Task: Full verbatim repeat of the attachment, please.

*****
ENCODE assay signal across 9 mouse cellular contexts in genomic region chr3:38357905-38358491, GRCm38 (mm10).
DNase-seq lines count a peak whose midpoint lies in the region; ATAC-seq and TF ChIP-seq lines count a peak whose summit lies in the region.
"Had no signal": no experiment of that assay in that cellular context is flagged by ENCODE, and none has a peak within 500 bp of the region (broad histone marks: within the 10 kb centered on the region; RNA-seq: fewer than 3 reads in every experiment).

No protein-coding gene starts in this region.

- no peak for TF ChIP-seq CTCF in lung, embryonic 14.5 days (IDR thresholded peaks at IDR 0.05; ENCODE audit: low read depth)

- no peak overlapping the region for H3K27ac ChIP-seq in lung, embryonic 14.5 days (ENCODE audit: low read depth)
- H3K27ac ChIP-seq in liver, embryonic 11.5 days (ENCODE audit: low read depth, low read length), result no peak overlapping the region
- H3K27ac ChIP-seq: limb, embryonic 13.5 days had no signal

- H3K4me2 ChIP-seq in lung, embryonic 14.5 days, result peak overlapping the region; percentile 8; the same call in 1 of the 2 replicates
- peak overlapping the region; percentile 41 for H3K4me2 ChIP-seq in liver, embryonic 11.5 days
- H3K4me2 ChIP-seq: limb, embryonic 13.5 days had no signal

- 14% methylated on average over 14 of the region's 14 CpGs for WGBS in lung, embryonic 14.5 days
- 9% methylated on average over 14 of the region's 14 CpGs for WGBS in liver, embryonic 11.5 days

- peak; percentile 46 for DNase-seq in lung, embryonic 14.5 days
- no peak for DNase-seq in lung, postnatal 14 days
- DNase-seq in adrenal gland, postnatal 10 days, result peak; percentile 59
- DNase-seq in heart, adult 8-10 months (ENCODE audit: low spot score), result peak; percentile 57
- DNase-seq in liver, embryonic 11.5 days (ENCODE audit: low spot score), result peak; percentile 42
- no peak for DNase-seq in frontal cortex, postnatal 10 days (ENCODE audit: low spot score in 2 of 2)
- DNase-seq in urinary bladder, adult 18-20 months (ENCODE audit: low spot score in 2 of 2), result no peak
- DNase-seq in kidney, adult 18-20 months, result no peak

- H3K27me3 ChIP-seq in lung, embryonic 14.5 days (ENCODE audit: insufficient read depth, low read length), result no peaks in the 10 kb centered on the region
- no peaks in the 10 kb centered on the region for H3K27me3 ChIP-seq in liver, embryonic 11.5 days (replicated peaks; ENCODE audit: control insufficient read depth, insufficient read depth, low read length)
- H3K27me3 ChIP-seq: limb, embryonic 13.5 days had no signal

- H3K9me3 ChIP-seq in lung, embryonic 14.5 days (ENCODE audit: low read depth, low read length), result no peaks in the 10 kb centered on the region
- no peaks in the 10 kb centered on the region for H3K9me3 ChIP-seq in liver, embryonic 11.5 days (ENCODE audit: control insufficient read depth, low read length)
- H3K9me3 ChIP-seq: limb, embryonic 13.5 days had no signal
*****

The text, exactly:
ENCODE assay signal across 9 mouse cellular contexts in genomic region chr3:38357905-38358491, GRCm38 (mm10).
DNase-seq lines count a peak whose midpoint lies in the region; ATAC-seq and TF ChIP-seq lines count a peak whose summit lies in the region.
"Had no signal": no experiment of that assay in that cellular context is flagged by ENCODE, and none has a peak within 500 bp of the region (broad histone marks: within the 10 kb centered on the region; RNA-seq: fewer than 3 reads in every experiment).

No protein-coding gene starts in this region.

- no peak for TF ChIP-seq CTCF in lung, embryonic 14.5 days (IDR thresholded peaks at IDR 0.05; ENCODE audit: low read depth)

- no peak overlapping the region for H3K27ac ChIP-seq in lung, embryonic 14.5 days (ENCODE audit: low read depth)
- H3K27ac ChIP-seq in liver, embryonic 11.5 days (ENCODE audit: low read depth, low read length), result no peak overlapping the region
- H3K27ac ChIP-seq: limb, embryonic 13.5 days had no signal

- H3K4me2 ChIP-seq in lung, embryonic 14.5 days, result peak overlapping the region; percentile 8; the same call in 1 of the 2 replicates
- peak overlapping the region; percentile 41 for H3K4me2 ChIP-seq in liver, embryonic 11.5 days
- H3K4me2 ChIP-seq: limb, embryonic 13.5 days had no signal

- 14% methylated on average over 14 of the region's 14 CpGs for WGBS in lung, embryonic 14.5 days
- 9% methylated on average over 14 of the region's 14 CpGs for WGBS in liver, embryonic 11.5 days

- peak; percentile 46 for DNase-seq in lung, embryonic 14.5 days
- no peak for DNase-seq in lung, postnatal 14 days
- DNase-seq in adrenal gland, postnatal 10 days, result peak; percentile 59
- DNase-seq in heart, adult 8-10 months (ENCODE audit: low spot score), result peak; percentile 57
- DNase-seq in liver, embryonic 11.5 days (ENCODE audit: low spot score), result peak; percentile 42
- no peak for DNase-seq in frontal cortex, postnatal 10 days (ENCODE audit: low spot score in 2 of 2)
- DNase-seq in urinary bladder, adult 18-20 months (ENCODE audit: low spot score in 2 of 2), result no peak
- DNase-seq in kidney, adult 18-20 months, result no peak

- H3K27me3 ChIP-seq in lung, embryonic 14.5 days (ENCODE audit: insufficient read depth, low read length), result no peaks in the 10 kb centered on the region
- no peaks in the 10 kb centered on the region for H3K27me3 ChIP-seq in liver, embryonic 11.5 days (replicated peaks; ENCODE audit: control insufficient read depth, insufficient read depth, low read length)
- H3K27me3 ChIP-seq: limb, embryonic 13.5 days had no signal

- H3K9me3 ChIP-seq in lung, embryonic 14.5 days (ENCODE audit: low read depth, low read length), result no peaks in the 10 kb centered on the region
- no peaks in the 10 kb centered on the region for H3K9me3 ChIP-seq in liver, embryonic 11.5 days (ENCODE audit: control insufficient read depth, low read length)
- H3K9me3 ChIP-seq: limb, embryonic 13.5 days had no signal